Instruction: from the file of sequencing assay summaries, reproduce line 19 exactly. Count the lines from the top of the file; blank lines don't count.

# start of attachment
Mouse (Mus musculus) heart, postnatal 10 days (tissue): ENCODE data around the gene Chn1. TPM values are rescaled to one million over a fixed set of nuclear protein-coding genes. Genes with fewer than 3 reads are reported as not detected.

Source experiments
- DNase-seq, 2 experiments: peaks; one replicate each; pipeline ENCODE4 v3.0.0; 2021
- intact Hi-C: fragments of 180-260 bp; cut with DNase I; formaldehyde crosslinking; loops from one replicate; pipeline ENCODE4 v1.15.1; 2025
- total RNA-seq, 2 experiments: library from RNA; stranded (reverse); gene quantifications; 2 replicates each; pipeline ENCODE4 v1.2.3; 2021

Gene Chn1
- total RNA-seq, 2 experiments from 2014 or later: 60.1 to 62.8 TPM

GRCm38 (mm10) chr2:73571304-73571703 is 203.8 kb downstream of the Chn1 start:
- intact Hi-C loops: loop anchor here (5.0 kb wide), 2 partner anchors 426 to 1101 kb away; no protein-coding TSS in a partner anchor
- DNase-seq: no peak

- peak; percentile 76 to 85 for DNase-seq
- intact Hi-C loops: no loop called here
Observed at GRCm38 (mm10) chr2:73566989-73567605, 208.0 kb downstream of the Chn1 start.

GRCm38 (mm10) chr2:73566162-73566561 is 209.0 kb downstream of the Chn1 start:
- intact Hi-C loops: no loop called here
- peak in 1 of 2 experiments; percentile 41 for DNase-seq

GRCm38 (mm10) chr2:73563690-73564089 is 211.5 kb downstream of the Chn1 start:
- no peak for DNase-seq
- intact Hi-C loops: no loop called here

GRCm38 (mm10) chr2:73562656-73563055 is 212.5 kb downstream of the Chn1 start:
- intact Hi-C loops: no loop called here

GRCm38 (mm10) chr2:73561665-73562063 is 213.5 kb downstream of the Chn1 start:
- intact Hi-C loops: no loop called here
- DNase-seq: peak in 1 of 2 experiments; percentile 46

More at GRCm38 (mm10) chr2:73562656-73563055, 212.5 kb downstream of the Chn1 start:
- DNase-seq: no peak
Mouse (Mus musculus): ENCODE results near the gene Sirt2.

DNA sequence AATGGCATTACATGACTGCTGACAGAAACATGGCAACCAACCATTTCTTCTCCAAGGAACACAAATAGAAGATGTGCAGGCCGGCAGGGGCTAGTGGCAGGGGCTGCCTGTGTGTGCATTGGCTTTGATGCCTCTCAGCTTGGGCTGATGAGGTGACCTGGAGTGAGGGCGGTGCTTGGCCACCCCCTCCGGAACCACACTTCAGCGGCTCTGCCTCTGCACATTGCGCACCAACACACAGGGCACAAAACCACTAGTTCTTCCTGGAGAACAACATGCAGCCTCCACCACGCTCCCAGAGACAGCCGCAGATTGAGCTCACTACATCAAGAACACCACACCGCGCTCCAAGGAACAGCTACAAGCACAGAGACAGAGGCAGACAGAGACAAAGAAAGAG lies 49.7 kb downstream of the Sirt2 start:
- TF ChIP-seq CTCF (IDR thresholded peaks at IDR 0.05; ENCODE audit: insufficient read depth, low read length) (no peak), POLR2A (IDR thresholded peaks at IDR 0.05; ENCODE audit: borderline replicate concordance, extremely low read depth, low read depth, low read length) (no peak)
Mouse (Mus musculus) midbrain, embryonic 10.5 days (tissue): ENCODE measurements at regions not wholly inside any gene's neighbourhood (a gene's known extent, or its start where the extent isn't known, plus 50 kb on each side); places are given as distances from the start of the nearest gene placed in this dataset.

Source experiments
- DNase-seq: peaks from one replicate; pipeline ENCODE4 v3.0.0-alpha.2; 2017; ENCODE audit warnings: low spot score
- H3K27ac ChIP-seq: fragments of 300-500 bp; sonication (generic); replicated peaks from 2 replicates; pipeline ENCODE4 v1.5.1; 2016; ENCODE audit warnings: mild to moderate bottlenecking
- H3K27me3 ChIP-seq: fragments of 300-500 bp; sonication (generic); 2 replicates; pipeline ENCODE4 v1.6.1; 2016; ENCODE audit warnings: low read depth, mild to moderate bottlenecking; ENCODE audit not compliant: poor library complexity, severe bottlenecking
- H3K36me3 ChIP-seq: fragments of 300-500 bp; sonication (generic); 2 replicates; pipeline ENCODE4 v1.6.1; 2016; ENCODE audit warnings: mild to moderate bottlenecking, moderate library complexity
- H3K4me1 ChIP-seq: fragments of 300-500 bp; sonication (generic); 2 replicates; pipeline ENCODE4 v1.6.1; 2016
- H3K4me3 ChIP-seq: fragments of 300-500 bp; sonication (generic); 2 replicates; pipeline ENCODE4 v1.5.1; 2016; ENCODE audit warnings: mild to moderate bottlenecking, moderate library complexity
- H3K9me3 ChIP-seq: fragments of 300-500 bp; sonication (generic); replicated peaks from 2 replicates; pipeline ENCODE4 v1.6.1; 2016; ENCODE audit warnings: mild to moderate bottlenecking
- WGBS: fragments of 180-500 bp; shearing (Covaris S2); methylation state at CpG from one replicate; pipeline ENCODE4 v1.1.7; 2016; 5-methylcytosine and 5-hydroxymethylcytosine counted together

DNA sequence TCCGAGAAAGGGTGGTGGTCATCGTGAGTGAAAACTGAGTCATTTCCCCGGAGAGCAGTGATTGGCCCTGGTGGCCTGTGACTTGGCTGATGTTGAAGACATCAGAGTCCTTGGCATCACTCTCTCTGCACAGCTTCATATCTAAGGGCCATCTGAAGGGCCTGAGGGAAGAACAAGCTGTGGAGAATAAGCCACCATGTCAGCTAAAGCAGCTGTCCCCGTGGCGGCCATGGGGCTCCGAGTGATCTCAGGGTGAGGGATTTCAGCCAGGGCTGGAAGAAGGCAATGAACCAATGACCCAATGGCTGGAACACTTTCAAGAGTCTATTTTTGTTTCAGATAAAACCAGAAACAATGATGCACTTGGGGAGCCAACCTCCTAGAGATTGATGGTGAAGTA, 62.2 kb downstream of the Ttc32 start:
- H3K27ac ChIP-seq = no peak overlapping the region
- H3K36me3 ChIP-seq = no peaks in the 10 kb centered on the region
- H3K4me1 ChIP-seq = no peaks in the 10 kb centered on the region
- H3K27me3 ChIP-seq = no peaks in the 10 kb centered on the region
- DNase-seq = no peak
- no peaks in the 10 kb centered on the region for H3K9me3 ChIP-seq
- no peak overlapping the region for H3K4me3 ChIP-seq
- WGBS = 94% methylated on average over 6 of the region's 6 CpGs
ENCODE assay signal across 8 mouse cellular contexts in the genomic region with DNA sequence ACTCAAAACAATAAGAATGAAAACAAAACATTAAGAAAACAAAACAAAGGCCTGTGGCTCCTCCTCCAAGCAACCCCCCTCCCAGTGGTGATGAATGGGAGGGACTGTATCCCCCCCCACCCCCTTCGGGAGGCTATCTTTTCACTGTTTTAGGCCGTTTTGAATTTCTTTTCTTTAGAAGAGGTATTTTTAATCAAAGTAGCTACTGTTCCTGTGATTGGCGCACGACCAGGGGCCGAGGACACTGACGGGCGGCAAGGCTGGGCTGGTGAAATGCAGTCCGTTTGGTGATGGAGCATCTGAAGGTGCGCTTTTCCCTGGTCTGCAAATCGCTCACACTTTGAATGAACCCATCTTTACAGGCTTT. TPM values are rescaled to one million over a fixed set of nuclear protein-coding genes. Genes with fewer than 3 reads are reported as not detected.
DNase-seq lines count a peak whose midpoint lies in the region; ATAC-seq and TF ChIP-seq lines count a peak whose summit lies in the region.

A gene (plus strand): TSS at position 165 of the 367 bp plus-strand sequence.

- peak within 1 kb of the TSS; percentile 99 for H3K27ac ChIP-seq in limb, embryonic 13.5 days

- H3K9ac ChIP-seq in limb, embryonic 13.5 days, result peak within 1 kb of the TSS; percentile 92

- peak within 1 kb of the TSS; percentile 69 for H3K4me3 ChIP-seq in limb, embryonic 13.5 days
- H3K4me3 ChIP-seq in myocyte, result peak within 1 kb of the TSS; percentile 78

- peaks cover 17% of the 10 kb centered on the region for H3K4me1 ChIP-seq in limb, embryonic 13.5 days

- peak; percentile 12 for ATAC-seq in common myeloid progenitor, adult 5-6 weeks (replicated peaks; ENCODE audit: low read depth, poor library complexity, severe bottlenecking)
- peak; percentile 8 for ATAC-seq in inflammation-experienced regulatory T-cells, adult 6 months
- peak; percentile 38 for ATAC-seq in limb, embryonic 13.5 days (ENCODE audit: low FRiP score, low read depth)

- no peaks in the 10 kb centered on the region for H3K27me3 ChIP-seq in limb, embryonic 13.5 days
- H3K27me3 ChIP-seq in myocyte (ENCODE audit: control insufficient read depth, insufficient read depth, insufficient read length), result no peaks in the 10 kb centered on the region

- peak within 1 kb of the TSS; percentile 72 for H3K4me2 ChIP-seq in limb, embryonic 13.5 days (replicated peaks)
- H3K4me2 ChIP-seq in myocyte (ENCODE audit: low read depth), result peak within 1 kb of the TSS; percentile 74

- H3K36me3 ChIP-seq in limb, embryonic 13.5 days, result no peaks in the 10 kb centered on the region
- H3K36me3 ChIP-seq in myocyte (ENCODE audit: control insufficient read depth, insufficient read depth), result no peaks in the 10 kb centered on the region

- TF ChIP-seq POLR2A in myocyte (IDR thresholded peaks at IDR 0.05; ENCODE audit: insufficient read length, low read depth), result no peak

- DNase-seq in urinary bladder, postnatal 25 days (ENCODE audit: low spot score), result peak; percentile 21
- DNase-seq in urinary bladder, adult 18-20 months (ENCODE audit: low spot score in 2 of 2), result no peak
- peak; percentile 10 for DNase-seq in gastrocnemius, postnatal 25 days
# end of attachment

- intact Hi-C loops: no loop called here